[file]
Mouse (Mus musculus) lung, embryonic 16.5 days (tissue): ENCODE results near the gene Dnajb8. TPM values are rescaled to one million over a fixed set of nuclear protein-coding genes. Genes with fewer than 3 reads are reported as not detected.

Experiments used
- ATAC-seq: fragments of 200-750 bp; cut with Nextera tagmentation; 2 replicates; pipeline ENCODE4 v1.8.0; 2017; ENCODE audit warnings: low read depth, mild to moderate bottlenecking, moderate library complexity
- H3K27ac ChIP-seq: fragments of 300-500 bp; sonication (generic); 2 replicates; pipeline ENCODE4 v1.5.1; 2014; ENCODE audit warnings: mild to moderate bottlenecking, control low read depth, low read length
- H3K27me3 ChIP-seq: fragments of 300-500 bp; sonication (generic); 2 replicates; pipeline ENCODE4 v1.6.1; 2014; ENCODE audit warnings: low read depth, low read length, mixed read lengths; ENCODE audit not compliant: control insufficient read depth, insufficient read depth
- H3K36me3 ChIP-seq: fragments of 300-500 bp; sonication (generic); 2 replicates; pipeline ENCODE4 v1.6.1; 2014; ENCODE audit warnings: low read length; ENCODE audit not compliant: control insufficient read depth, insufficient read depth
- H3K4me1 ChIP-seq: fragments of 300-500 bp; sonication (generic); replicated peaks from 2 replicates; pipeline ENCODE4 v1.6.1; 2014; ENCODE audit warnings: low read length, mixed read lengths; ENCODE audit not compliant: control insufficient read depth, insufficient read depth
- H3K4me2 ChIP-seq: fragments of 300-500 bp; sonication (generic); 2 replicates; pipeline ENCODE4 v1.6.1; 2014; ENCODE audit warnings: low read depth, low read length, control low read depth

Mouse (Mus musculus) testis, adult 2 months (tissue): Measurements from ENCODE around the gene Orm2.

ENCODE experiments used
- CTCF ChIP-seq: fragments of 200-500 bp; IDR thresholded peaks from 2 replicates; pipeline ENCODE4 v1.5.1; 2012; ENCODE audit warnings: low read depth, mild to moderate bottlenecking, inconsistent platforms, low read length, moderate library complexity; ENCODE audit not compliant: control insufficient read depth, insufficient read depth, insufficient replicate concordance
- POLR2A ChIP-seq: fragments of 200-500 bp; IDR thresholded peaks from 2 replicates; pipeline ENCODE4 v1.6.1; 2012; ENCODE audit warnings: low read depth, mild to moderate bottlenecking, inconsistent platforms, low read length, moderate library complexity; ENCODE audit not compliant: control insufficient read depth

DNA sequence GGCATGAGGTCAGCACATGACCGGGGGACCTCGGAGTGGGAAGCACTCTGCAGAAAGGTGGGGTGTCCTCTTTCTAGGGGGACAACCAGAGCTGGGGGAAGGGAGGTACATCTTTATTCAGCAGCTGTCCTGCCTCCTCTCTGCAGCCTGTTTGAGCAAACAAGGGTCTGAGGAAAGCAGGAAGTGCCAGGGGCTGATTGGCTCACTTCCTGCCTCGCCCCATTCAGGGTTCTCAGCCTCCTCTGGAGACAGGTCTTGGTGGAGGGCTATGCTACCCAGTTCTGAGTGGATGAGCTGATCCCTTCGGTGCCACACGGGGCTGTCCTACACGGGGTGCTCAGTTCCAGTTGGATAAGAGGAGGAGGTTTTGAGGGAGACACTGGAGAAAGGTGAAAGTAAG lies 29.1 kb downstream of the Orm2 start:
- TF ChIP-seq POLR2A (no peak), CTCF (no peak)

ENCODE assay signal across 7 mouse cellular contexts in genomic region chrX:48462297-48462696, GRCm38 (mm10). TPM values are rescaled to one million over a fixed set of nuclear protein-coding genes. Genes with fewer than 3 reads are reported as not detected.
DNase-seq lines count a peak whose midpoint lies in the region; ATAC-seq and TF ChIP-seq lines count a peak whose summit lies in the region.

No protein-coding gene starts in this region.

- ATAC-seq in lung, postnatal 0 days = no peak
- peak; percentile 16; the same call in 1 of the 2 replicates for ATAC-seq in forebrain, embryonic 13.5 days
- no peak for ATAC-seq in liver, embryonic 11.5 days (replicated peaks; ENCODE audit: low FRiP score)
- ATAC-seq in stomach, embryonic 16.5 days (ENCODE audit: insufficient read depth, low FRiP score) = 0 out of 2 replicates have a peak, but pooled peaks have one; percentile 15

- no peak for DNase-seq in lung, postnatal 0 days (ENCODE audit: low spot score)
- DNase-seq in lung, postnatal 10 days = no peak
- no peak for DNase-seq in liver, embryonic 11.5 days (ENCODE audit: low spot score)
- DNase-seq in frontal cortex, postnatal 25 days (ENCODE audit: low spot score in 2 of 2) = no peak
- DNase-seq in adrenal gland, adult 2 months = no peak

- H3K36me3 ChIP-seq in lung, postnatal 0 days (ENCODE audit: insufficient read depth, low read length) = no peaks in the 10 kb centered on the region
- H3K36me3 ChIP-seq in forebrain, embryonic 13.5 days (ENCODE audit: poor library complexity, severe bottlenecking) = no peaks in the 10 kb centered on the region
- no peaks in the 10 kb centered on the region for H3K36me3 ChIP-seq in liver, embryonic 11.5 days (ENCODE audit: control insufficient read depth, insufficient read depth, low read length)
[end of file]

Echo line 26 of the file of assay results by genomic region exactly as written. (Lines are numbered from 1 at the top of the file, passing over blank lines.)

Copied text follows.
- DNase-seq in adrenal gland, adult 2 months = no peak